When it comes to critical environments like computer hard drives, contamination by extractable organics like silicone puts product function and reliability at risk. For many hard drive manufacturers, silicone transfer from release liners to the adhesive being used in hard drive components is of particular concern.
Why? Because silicone, a synthetic compound, can be inadvertently introduced in a myriad of ways. In addition, it has a tendency to volatilize and migrate within a confined area, which can cause product failures.
The good news is that silicone contamination testing for hard disk drives, electronics, and other critical environments is possible thanks to a variety of chemical testing techniques. Of course, the right testing technique depends on the sample and the problem.
Typically, when looking for the presence of silicone or other soluble organic contaminants, a component is rinsed with a solvent, the solvent is then evaporated, and the remaining residue is analyzed using Fourier Transform Infrared Spectroscopy (FTIR). But what happens when the component is incompatible with the solvent, as is the case for most adhesives?
When it comes to determining silicone transfer from release liners to the adhesive surface, Electron Spectroscopy for Chemical Analysis (ESCA), a surface analysis technique, works well and avoids the issue of the solvent/adhesive incompatibility.
Read on to learn how our team of scientists has tackled this issue for one of our hard disk drive clients.
A manufacturer was concerned that a silicone-treated release liner, which was in contact with a pressure-sensitive adhesive, was transferring silicone to the hard drive component the adhesive was used in.
The manufacturer needed an expert to analyze the liner and the adhesive to determine if silicone was present on the adhesive, and if so, whether its presence fell within acceptable levels. If silicone was present at unacceptable levels, the end user would reject the product.
In most situations, solvent extraction followed by the use of FTIR analysis is the best means of identifying the presence of extractable organics. But given the unique nature of our client’s problem, we knew solvent extraction of the adhesive would result in removing some of the adhesive, which could mask the presence of low levels of silicone in the extract. As a result, our team of analytical scientists opted to analyze the samples using ESCA techniques.
ESCA, which is also referred to as X-ray Photoelectron Spectroscopy (XPS), uses an x-ray beam to excite atoms on the surface of a solid sample to release photoelectrons. These photoelectrons store important elemental and chemical bonding information about a sample’s surface, allowing us to examine and identify the elemental makeup of a surface—including any contaminants.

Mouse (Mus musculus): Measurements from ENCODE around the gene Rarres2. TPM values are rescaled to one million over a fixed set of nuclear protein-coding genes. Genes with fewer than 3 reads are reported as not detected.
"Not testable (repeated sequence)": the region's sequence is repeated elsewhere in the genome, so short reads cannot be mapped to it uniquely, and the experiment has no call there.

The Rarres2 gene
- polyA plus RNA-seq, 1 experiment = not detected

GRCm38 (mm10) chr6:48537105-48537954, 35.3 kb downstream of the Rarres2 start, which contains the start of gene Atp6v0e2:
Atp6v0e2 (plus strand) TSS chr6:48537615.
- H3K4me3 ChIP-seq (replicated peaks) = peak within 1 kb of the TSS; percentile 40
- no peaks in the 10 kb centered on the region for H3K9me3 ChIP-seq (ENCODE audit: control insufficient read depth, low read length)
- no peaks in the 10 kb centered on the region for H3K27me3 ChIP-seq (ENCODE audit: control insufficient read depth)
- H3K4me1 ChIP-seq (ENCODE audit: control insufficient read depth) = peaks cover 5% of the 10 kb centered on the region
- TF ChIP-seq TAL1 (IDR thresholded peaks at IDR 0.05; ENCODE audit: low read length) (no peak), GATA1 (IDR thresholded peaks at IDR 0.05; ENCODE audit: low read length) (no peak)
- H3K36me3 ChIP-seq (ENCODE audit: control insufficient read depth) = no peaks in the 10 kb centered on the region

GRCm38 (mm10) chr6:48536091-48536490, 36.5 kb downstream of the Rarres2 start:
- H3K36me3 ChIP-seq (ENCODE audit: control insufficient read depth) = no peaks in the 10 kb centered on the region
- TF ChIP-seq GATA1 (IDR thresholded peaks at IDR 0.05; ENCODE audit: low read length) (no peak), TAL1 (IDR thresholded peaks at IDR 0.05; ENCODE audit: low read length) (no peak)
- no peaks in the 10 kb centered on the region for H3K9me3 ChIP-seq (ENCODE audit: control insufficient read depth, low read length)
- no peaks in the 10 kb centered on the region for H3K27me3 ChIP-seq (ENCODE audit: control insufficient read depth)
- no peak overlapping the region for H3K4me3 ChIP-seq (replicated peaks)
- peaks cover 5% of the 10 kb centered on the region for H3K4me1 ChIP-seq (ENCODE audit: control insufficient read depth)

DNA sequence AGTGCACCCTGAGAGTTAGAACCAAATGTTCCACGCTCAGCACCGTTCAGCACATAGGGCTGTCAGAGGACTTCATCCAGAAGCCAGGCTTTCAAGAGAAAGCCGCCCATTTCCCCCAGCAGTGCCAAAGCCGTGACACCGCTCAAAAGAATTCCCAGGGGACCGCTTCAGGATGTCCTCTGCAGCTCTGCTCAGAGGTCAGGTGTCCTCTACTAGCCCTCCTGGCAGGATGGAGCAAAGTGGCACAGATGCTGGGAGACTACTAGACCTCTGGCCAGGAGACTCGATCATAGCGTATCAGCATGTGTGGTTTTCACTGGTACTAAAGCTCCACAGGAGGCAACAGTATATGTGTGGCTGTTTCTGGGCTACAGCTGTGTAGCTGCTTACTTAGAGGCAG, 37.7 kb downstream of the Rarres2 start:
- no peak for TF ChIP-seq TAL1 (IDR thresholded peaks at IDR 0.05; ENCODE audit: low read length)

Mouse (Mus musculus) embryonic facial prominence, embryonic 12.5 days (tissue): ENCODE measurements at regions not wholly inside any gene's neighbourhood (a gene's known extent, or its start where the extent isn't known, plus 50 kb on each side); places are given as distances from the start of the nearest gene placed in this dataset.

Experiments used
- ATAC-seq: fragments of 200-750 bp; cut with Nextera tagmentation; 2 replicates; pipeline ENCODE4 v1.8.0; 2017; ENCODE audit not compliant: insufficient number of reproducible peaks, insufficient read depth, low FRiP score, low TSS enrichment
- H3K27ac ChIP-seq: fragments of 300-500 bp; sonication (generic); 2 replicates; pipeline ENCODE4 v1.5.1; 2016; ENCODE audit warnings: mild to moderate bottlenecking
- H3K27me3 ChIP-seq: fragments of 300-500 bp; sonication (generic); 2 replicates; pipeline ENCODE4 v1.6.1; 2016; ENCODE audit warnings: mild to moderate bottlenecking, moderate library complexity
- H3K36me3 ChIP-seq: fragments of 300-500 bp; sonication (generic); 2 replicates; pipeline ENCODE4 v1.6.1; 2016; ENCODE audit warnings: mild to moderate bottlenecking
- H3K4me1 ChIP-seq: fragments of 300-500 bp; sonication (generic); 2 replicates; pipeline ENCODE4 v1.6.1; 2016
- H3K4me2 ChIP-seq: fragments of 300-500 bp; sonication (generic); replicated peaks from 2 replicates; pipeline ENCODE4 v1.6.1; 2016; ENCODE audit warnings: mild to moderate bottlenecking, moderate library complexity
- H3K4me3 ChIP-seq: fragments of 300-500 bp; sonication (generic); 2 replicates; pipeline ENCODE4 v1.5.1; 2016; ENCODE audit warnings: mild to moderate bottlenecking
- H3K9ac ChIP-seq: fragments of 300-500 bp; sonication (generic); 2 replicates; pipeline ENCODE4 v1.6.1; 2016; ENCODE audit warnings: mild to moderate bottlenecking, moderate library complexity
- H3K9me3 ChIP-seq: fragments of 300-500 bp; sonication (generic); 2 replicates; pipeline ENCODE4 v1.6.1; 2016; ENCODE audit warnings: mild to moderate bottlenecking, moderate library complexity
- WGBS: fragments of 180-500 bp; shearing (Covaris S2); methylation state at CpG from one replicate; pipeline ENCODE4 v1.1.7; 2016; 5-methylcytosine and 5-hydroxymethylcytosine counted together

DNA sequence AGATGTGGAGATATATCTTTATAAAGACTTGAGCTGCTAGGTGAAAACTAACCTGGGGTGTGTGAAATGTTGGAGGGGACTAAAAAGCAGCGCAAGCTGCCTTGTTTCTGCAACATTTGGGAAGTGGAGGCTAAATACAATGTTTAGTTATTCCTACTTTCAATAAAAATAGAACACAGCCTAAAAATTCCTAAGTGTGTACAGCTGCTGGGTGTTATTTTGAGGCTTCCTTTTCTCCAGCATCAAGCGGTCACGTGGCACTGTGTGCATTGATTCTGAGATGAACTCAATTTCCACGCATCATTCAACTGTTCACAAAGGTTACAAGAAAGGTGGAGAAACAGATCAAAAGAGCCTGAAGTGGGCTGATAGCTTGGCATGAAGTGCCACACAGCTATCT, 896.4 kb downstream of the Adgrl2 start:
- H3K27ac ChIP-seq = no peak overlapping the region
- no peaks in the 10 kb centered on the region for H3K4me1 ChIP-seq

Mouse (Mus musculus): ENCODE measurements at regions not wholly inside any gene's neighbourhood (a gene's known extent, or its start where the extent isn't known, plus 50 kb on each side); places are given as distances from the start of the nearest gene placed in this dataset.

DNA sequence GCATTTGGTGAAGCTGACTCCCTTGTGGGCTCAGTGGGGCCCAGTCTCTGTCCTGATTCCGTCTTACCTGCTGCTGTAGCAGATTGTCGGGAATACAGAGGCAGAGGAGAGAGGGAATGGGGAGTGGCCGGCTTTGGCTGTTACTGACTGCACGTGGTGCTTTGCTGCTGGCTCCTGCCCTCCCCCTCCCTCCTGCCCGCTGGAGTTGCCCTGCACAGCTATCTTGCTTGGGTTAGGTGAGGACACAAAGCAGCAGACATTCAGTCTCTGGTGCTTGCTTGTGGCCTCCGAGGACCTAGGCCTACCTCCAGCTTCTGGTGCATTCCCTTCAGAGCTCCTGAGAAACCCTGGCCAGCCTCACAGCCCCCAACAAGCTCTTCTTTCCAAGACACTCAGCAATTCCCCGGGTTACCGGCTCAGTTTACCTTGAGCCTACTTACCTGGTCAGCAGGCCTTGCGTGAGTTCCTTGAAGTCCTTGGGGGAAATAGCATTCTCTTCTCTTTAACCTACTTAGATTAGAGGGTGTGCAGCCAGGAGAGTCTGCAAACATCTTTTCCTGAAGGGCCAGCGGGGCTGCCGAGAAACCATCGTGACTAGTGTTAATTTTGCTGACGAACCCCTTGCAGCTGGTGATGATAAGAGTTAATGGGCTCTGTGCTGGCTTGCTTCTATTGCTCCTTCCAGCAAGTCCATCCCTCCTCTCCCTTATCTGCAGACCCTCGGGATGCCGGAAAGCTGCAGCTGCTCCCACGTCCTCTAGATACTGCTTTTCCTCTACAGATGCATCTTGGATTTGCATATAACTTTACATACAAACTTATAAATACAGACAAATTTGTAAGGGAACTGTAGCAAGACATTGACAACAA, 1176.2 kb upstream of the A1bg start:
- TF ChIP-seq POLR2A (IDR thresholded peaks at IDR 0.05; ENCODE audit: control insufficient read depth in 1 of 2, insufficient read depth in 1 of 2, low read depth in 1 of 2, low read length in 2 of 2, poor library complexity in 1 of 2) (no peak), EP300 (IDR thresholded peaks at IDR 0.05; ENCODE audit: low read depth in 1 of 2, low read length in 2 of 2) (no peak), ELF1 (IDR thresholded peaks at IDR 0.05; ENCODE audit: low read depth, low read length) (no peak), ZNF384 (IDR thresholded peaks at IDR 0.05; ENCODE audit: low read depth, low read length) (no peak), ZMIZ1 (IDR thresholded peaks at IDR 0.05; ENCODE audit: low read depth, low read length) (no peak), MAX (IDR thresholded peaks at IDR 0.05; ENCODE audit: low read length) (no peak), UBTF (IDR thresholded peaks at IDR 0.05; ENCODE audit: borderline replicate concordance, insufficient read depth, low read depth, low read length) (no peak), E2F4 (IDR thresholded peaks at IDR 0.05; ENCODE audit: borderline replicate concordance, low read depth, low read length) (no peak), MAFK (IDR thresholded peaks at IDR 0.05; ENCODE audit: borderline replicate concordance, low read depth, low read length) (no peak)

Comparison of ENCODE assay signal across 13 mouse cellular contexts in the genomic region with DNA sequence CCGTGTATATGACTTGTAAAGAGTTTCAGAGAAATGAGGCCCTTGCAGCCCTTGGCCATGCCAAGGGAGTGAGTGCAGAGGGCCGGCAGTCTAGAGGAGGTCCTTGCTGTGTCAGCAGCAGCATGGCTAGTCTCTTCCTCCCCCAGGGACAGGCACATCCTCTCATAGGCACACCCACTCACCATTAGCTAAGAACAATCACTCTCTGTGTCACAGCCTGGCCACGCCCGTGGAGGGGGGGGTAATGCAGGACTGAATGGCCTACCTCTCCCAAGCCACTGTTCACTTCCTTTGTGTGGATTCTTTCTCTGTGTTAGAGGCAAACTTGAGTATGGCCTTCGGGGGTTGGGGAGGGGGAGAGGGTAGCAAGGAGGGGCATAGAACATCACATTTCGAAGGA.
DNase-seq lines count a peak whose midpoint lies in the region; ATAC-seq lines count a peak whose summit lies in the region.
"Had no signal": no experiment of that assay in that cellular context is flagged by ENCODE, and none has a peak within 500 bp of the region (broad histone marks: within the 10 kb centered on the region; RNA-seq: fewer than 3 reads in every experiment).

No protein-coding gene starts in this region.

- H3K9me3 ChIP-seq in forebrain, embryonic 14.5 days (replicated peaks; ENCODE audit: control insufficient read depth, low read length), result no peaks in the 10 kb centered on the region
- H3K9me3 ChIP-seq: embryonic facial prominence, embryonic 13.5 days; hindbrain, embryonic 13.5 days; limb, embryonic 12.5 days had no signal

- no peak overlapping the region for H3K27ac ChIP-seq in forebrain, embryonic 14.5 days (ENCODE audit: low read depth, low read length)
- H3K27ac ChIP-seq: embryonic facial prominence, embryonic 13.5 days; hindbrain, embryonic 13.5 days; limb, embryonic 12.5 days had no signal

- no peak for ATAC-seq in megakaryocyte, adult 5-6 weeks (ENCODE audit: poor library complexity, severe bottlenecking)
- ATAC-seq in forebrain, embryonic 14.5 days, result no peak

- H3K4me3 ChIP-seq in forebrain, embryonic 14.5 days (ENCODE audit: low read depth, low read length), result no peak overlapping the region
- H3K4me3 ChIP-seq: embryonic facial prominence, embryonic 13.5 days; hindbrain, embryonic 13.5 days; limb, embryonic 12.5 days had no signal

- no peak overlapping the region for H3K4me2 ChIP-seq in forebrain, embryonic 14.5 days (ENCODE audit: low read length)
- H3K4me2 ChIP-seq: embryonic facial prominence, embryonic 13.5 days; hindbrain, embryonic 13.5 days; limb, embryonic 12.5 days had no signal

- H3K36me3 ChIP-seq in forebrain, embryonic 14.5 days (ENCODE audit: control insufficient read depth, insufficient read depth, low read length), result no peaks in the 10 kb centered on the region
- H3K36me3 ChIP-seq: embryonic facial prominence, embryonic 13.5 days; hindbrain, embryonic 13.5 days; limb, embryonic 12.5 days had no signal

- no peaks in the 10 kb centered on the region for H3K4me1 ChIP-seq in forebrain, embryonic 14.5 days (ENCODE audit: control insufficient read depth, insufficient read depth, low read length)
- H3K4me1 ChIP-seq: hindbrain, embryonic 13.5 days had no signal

Generally speaking, the presence of silicone or silicon, the naturally occurring element, isn’t necessarily detrimental. Every manufacturer has their own standards for acceptable levels of silicone. With this in mind, we moved forward to quantify the amount of silicone transferred to the adhesive surface from the liner.
Below, you can see the unique elemental and binding information for both the release liner (Figure 1) and the adhesive (Figure 2).
With this information in hand, we then moved on to examining the specific atomic percentages for each of the elements that were identified, which is represented in Figure 3 below.
Lastly, we compared the binding energy information for each of the samples. Below, Figure 4 shows the comparison, with the liner’s data in blue and the adhesive’s data in purple.
What do these graphs tell us? The silicone-treated liner has a significant amount of silicon, which is present as silicone, on its surface. In fact, it accounted for 24% off its makeup, which is roughly what is expected from a release liner treated with polydimethylsiloxane.
As for the adhesive, which was formulated without silicone, testing revealed that 0.8% of silicon was present as silicone on the surface directly below the liner.
This told us that the silicone present on the surface was likely due to transfer from the release liner. And this meant that silicone would be introduced to the critical environment that the adhesive was to be used in, which could potentially cause future failures.
With this information in hand, our client was able to determine that they needed to make a change to release liners with lower levels of silicone.
Are You In Need of Silicone Contamination Testing?
When it comes to critical hard drive components, determining the presence of silicone, or other extractable organics, may be key to maintaining the integrity of your product. ESCA testing and analysis, which offers other wide-ranging surface analysis capabilities, may be just what you need.
For more information on our hard drive microcontamination testing and analysis capabilities, check out our Hard Drive Industry page. If you’re wondering if ESCA or another technique may be a good fit for your testing needs, get in touch with us today or fill out our Request a Quote form.